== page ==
Wednesday, August 24, 2005

Dad's MRI checkup

I had a meeting to attend in the city of Toronto and that made it easy to pop in to see Dad and his doctor. Dad and his volunteer driver are to meet me at the oncologist’s office. I do not know how I convinced them to let me go but I was concerned and I think Mom know that someone else ought to be there with him, other than the Cancer Society volunteer. Many patients do not take in all the information that a doctor is giving to them. They shut out extraneous or indigestible information and only take in what they can face at the time. I know Dad is not processing information all that well and I is glad that I met him there. We were never sure how much he can hear and how much he understands.

If his tumour comes back, they need to be on top of this. Patients are supposedly protected by Canadian privacy laws, but if a patient has an unseen comorbidity, and symptoms such as dementia, then they are at risk. An individual is unable to make the right choices. With mom so ill and frail with her cancerous growths, she is not thinking clearly either.

I waited for hours in the hospital waiting room outside the doctor’s office. Dad has not turned up yet for his appointment. I do not know how to find him, or even if he has made it to Toronto, he is to have his MRI and then go directly to her office where I wait. I phoned Mom on my cell but she has not heard anything from them. We always dread the phone ringing and never know what to expect next.

Eventually, Dad and his volunteer driver turn up. The delays in having the MRI done have set them back an hour. They managed to have the MRI forwarded to this oncologist right away. I quite like the doctor and her bedside manner. Dad is not clear on some details. She spoke well with him, speaking more loudly than usual due to his hearing problems. I wrote everything down, as always. I should have bought a little ring-bound book for this, but I use my agenda.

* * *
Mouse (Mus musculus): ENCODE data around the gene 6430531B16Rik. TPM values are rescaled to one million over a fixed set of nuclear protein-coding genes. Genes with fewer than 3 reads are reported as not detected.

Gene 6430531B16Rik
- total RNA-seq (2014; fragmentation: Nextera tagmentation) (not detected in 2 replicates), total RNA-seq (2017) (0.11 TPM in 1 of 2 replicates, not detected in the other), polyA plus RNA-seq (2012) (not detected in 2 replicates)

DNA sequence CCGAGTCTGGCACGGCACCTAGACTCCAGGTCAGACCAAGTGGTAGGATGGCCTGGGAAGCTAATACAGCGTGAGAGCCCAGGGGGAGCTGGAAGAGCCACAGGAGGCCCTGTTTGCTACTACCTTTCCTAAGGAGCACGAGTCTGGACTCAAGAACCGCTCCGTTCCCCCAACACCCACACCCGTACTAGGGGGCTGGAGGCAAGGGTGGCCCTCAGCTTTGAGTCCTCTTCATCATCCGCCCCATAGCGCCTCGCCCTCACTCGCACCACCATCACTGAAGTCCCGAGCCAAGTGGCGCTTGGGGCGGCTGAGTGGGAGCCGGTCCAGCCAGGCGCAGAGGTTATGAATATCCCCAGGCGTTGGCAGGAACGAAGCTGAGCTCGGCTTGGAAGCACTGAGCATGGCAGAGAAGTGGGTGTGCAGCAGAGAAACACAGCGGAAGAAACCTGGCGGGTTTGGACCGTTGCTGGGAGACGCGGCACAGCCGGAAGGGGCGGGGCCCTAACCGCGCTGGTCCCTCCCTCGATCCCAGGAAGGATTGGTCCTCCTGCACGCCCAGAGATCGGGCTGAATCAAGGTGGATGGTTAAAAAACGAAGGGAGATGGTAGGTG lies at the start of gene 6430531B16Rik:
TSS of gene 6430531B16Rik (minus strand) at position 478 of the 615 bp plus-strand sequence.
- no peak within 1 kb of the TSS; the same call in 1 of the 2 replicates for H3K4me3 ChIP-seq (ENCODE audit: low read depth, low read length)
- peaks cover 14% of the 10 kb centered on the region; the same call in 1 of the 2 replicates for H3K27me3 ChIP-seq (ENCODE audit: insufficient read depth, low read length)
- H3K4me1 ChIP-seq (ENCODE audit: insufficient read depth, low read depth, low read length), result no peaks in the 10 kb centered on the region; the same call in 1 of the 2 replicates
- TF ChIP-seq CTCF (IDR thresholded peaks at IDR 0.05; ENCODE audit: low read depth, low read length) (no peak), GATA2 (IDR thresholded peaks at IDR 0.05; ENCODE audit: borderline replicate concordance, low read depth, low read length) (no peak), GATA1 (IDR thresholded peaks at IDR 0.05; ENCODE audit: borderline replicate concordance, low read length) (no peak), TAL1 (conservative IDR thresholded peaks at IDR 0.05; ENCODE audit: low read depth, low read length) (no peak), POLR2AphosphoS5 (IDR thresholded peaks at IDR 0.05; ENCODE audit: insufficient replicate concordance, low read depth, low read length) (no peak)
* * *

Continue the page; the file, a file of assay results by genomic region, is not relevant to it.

His tumour has not regrown yet, although most do since they cannot excise all of it due to the danger of its location.

Friday, July 15, 2005

Worry & Radiation


Mom and Dad bicker. They have much displaced anger. This year was their 59th wedding anniversary. Dad is still sleeping for hour and hours during the day and Mom gets angry with him for this. They are both angry about the way in which their lives have changed. I wish, in hindsight, we could have had therapy for them. My daughter suggested marriage therapy. Therapy will do much to help them understand the normal process of aging. They cannot come to terms with the aches and pains of old age. They were such active members of the community until now. They spent hours serving at the church bazarre, singing in the choir or working at the Bala Cranberry Festival. Now they are limited by how far Mom can drive and how long Dad can stand up with a shopping cart. It is incredibly frustrating for them, but they take it out on each other.

Mom always has issues with things being ‘just so’. In some ways it is bordering on obsessive-compulsive disorder; everything has to be just so. It is what gives her colitis, and her worries are based on keeping up with this notion of perfection. Obsessed with cleanliness, the house has to be immaculate. There are complicated rules around entertaining, how the house should look, where everything should go and how the table should be set. When we visit, anything we brought in from the cottage into the house has to be set by the door in order to be returned promptly to the other building. This obsession is obvious for all of her life, until her last month, but I digress.